World stocks rise with hopes that US Federal Reserve will loosen monetary policyBy Pamela Sampson, AP
Wednesday, October 6, 2010
World stocks rise on hopes for Fed policy easing
BANGKOK — World stock markets rallied Wednesday, buoyed by growing expectations that the Federal Reserve will take steps to bolster the U.S. economy following the Bank of Japan’s surprise interest rate cut.
Oil prices went above $83 a barrel, and the dollar fell against the yen and the euro. European stocks opened higher, following a strong day in Asia. London’s FTSE 100 was up 0.7 percent to 5,676.61. Germany’s DAX was up 0.7 percent to 6,259.69 and France’s CAC-40 rose 0.8 percent to 3,763.07.
The Dow — which had its highest finish in five months on Tuesday — was set to rise, with futures up 0.2 percent to 10,886.
Japan’s benchmark Nikkei 225 stock average closed up 1.8 percent, or 172.67 points, at 9,691.43 after surging 1.5 percent the previous day.
South Korea’s Kospi rose 1.3 percent to 1,903.95. Australia’s S&P/ASX 200 was up 1.7 percent at 4,686.8 and Hong Kong’s Hang Seng jumped 1 percent to 22,880.41.
Markets in Malaysia, New Zealand, Singapore, Bombay and Taiwan also advanced. Financial markets in mainland China are closed through Oct. 7 for the National Day holidays.
Global equity markets surged Tuesday after Japan’s central bank cut its key interest rate target to a range of zero to 0.1 percent, and said it was looking to buy government bonds in an effort to boost the faltering Japanese economy.
The BOJ’s move added to expectations of more action from the Federal Reserve to boost the U.S. economy. Fed Chairman Ben Bernanke said Monday the economy could be helped by another round of asset purchases by the central bank, and hopes are building that the Fed could announce new measures early next month.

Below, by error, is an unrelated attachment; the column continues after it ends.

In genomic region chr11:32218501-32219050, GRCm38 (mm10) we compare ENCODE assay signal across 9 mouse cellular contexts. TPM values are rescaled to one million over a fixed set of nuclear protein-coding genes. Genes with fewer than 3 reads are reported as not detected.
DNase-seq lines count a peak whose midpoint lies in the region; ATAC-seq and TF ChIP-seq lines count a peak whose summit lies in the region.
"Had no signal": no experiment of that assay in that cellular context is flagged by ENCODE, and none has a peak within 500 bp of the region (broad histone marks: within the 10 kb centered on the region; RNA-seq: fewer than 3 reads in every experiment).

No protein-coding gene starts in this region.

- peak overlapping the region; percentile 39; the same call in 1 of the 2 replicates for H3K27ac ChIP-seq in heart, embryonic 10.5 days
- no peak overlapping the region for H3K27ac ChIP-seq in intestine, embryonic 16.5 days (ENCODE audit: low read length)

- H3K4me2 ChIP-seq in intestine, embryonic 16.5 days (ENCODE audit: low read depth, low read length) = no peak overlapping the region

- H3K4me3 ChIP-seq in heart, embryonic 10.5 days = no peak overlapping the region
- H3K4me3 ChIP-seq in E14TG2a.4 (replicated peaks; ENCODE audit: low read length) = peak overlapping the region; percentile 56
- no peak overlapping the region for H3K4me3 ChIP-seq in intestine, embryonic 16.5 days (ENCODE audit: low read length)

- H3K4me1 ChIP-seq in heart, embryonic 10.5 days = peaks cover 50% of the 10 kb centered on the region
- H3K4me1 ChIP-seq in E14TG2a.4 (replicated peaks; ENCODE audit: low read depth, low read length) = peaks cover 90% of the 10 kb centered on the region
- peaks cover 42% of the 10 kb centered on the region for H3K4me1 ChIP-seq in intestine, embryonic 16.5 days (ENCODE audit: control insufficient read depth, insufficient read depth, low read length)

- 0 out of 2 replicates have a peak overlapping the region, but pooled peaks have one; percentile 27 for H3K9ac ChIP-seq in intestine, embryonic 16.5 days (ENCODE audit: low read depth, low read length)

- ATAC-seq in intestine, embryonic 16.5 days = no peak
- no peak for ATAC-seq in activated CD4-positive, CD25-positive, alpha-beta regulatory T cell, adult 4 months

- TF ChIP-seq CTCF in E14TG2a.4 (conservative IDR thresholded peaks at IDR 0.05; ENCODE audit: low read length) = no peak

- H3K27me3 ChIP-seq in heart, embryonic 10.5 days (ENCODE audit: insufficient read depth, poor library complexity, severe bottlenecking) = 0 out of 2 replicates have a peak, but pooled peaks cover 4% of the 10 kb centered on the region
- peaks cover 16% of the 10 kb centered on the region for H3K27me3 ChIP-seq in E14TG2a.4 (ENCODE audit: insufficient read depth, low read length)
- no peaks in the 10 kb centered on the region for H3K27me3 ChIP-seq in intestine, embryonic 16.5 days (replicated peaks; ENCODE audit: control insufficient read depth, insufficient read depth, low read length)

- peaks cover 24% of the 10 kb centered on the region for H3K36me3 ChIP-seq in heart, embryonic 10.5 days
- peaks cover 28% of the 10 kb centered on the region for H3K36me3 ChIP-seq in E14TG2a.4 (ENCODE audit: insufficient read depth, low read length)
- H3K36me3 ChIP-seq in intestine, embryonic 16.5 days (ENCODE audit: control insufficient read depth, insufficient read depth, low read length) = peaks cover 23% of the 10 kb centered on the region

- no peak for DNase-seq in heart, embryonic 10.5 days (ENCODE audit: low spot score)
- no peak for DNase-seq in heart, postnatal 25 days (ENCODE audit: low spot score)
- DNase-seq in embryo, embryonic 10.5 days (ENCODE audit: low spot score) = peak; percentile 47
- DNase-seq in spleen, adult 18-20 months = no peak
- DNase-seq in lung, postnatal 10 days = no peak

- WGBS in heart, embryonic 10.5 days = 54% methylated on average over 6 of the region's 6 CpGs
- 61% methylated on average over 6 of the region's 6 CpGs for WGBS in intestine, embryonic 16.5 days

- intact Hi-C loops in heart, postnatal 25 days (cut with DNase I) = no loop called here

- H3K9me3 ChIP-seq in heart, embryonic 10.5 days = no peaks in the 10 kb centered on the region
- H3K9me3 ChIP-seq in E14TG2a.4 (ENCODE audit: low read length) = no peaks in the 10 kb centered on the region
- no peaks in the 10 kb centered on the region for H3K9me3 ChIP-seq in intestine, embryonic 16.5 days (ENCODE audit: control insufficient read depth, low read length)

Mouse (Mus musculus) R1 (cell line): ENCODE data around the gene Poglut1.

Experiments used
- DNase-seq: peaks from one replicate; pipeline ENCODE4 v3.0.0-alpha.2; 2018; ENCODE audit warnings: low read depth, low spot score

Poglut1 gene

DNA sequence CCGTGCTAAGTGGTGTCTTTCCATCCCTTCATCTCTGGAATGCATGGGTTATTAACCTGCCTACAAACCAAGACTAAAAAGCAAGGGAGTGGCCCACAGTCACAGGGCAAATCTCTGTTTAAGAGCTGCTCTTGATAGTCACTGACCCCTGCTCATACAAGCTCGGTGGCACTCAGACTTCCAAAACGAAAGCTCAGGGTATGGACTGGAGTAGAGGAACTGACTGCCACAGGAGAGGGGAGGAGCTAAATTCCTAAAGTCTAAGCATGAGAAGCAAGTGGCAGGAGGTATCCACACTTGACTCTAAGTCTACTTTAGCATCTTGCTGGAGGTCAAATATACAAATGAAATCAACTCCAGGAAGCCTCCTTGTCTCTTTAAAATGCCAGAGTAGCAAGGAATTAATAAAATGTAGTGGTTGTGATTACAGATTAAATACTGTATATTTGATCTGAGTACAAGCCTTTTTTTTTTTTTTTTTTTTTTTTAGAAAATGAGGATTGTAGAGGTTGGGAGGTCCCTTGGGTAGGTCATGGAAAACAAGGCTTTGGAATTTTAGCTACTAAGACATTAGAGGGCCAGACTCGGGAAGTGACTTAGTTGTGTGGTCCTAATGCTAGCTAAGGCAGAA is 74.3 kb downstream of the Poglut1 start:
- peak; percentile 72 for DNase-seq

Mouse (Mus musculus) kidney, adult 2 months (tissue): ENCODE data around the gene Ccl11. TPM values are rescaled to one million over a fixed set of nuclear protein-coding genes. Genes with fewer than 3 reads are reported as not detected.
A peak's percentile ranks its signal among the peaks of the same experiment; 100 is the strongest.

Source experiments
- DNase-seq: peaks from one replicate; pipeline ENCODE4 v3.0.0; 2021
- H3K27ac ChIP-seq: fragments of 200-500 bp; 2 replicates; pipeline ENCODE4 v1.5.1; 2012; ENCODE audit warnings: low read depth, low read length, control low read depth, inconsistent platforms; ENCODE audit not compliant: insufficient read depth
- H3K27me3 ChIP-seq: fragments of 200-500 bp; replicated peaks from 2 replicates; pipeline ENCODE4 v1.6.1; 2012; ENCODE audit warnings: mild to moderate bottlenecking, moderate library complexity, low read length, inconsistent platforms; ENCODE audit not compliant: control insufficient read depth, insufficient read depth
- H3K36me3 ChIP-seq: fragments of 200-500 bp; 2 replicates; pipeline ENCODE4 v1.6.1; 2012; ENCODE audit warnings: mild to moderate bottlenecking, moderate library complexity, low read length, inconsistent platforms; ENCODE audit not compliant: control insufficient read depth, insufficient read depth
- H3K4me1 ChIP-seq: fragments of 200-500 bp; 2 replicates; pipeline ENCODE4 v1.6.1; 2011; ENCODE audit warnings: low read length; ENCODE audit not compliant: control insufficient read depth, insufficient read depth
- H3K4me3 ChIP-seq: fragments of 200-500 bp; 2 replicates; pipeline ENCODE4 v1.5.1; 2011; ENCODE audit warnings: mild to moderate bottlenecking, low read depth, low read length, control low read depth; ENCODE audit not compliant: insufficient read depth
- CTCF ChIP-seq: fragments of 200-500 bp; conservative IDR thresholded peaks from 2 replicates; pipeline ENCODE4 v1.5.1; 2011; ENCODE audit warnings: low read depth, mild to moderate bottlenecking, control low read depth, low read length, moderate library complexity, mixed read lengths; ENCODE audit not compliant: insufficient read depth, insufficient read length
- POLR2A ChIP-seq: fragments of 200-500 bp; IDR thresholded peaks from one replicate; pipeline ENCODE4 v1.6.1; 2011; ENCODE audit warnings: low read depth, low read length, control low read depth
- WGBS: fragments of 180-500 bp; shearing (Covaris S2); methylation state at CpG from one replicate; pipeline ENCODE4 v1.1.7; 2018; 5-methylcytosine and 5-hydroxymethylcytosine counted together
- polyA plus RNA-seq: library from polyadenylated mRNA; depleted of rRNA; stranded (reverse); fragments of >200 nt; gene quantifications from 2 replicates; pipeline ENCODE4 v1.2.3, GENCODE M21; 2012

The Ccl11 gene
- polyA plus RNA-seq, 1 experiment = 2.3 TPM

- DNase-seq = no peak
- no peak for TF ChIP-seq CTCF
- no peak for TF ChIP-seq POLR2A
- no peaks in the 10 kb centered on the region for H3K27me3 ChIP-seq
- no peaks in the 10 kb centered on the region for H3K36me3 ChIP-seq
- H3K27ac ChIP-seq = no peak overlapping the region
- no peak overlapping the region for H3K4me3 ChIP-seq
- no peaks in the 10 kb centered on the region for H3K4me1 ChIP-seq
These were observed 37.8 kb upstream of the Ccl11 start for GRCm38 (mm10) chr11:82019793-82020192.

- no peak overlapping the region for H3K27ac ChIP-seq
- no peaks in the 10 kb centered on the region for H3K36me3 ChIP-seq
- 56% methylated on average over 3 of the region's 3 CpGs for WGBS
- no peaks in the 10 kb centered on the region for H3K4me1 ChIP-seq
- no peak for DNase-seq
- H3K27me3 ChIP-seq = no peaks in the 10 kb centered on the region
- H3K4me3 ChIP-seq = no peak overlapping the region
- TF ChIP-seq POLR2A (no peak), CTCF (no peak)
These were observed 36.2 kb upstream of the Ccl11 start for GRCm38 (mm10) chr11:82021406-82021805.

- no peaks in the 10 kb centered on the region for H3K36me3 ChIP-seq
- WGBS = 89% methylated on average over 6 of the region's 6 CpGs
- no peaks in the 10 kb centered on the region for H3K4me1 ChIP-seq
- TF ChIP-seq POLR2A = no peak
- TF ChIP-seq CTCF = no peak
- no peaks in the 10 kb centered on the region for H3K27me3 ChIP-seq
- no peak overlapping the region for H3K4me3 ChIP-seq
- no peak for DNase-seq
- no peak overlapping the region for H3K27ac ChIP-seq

“These steps taken by the different governments, and steps taken by the central banks of different governments are seen very positively by traders,” said Lee Kok Joo, head of research at Phillip Securities in Singapore.
Stocks got an additional boost when the Institute for Supply Management reported Tuesday that its index of business activity at U.S. service companies expanded again last month, and far faster than analysts were expecting. Services are the largest part of the U.S. economy.
Still, there was lingering fears that the Bank of Japan’s interest rate cut would not be enough to jump-start the country’s sputtering economy or put brakes on the strong yen.
“There was a knee-jerk reaction to the lowering of interest rates, but that did not really have an effect. The market is still not too confident in the Japanese government’s effort,” Lee said.
Other analysts said the Bank of Japan’s creation of a temporary 5 trillion yen ($60 billion) fund to purchase financial assets such as government securities in an attempt to stimulate the economy did not go far enough.
“We do not believe these measures are likely to have a major impact on the economy or the stock market,” Citigroup said in a report.
Meanwhile, traders were preparing to turn their attention to other indicators being released this week in the U.S., including the monthly jobs survey Friday. Earnings season also gets under way, with Dow component Alcoa Inc. reporting on Thursday.
On Wall Street, the Dow Jones industrial average jumped 193.45 points, or 1.8 percent, to 10,944.72 on Tuesday — the highest finish in nearly five months. The Dow also rallied after a trade group said that activity in U.S. services companies — the nation’s predominant job-generating sector — powered ahead in September
Speculation that the Fed will resume buying U.S. Treasury bonds to push long-term interest rates down weighed on the dollar. The greenback fell to 83.06 against the yen from 83.25 yen in New York late Tuesday. The euro rose to $1.3856 from $1.3832.
Benchmark oil for November delivery was up 30 cents to $83.12 a barrel in electronic trading on the New York Mercantile Exchange. The contract gained $1.35 to settle at $82.82 on Tuesday.
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